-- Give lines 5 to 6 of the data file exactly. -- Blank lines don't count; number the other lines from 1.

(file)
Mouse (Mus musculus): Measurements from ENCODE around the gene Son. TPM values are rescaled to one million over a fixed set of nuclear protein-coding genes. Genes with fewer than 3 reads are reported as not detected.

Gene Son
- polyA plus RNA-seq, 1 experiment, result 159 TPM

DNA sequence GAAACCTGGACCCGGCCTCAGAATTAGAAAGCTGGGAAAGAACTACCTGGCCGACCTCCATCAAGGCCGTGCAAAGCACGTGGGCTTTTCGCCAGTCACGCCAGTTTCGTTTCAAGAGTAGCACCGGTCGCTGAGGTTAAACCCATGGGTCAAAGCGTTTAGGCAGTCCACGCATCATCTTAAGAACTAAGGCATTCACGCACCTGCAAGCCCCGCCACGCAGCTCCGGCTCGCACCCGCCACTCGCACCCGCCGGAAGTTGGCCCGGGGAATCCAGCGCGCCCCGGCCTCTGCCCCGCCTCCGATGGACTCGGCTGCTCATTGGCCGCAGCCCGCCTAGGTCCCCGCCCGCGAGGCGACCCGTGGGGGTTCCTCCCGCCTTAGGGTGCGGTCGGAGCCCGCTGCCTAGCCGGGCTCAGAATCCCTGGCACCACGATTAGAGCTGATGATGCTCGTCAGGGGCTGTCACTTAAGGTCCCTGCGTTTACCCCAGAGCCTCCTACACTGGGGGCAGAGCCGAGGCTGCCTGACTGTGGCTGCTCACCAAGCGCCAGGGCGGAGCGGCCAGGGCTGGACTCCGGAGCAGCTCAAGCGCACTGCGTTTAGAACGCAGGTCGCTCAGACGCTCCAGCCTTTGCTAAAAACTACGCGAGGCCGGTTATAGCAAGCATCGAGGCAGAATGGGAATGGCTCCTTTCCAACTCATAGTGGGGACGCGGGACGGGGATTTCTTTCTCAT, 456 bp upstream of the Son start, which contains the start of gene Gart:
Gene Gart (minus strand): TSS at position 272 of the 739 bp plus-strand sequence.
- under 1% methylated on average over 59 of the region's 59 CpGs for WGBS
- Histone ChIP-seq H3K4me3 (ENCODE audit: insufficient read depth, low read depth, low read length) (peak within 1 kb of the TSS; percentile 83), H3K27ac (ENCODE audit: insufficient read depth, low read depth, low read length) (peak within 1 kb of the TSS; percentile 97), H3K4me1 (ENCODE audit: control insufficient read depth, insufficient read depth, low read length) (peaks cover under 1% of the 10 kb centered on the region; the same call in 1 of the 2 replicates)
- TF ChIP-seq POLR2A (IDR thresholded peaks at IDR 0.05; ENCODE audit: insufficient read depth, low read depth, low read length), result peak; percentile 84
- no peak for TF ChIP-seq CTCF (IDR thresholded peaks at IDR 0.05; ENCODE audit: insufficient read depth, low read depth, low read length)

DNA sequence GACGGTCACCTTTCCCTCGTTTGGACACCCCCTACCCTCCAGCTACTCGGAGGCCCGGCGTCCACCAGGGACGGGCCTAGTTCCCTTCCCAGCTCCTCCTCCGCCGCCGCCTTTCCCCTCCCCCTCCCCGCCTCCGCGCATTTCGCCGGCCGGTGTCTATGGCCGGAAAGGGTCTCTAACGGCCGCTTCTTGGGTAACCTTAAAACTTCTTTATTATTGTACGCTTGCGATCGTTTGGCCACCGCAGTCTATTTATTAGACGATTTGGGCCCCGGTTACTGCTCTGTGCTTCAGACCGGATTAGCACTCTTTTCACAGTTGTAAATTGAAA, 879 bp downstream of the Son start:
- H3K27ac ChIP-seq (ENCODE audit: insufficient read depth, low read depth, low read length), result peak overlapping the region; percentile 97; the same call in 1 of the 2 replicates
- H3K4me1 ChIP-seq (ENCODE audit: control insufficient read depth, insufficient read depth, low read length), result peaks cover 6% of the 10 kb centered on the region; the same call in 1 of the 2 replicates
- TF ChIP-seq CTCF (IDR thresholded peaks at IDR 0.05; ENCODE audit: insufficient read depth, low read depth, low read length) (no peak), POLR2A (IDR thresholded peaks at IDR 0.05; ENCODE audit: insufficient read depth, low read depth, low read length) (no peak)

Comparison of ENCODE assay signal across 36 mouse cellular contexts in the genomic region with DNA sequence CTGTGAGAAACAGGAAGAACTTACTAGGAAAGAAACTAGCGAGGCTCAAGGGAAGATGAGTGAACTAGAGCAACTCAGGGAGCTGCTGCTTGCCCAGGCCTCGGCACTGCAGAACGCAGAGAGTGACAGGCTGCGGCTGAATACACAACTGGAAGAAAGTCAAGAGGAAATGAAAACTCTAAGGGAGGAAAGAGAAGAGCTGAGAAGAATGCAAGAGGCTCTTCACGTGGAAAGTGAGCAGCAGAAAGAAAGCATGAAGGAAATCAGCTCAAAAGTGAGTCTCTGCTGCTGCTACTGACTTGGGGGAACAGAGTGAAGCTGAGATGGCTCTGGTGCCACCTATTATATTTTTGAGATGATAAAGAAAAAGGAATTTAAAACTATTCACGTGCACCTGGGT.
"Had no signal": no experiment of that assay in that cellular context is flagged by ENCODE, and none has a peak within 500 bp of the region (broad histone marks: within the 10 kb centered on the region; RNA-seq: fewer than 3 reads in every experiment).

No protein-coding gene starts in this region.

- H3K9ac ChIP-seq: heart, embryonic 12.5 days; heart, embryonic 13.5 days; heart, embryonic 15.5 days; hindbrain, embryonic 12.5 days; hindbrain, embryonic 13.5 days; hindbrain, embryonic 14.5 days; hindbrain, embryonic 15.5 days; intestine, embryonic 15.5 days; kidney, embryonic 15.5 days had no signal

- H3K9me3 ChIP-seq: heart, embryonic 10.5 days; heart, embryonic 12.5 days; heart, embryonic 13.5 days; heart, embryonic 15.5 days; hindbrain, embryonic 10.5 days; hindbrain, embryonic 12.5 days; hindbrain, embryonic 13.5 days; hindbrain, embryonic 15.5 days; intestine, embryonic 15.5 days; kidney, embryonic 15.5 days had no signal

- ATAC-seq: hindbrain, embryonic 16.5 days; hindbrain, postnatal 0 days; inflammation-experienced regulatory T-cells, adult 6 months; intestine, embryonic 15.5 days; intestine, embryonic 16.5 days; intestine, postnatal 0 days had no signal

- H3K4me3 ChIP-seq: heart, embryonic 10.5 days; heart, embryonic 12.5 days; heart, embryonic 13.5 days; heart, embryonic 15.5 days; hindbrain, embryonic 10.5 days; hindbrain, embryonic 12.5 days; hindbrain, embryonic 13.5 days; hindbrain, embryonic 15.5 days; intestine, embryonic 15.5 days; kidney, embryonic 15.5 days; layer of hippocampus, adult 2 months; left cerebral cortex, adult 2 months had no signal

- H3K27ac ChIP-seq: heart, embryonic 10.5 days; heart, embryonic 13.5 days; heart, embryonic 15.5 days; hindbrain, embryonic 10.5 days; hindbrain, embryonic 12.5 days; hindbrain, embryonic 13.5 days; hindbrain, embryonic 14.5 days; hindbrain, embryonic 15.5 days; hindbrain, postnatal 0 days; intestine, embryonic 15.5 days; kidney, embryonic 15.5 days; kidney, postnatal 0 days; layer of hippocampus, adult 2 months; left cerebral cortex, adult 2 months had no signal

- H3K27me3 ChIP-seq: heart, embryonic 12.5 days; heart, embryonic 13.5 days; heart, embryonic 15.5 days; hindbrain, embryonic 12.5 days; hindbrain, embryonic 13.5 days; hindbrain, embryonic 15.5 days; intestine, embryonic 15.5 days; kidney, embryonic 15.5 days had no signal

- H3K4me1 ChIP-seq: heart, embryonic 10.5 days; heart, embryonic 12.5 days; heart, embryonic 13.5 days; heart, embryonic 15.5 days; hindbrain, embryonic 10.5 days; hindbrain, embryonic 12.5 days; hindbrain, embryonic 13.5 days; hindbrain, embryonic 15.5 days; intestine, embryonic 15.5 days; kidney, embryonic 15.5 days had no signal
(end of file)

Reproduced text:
Gene Gart (minus strand): TSS at position 272 of the 739 bp plus-strand sequence.
- under 1% methylated on average over 59 of the region's 59 CpGs for WGBS